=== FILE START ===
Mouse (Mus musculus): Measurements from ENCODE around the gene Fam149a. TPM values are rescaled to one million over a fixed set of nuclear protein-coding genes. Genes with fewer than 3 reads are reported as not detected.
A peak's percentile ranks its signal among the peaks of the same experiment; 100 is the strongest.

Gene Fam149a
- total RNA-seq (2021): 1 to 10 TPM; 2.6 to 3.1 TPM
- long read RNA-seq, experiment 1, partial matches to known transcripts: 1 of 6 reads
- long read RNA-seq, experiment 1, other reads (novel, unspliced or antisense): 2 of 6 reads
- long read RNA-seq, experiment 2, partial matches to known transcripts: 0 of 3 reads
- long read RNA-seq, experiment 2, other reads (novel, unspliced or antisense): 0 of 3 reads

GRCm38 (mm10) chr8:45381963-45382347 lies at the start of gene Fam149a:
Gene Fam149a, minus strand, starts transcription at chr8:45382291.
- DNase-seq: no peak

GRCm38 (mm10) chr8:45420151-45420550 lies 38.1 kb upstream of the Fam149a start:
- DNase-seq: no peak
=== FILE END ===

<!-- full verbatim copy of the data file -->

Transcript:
Mouse (Mus musculus): Measurements from ENCODE around the gene Fam149a. TPM values are rescaled to one million over a fixed set of nuclear protein-coding genes. Genes with fewer than 3 reads are reported as not detected.
A peak's percentile ranks its signal among the peaks of the same experiment; 100 is the strongest.

Gene Fam149a
- total RNA-seq (2021): 1 to 10 TPM; 2.6 to 3.1 TPM
- long read RNA-seq, experiment 1, partial matches to known transcripts: 1 of 6 reads
- long read RNA-seq, experiment 1, other reads (novel, unspliced or antisense): 2 of 6 reads
- long read RNA-seq, experiment 2, partial matches to known transcripts: 0 of 3 reads
- long read RNA-seq, experiment 2, other reads (novel, unspliced or antisense): 0 of 3 reads

GRCm38 (mm10) chr8:45381963-45382347 lies at the start of gene Fam149a:
Gene Fam149a, minus strand, starts transcription at chr8:45382291.
- DNase-seq: no peak

GRCm38 (mm10) chr8:45420151-45420550 lies 38.1 kb upstream of the Fam149a start:
- DNase-seq: no peak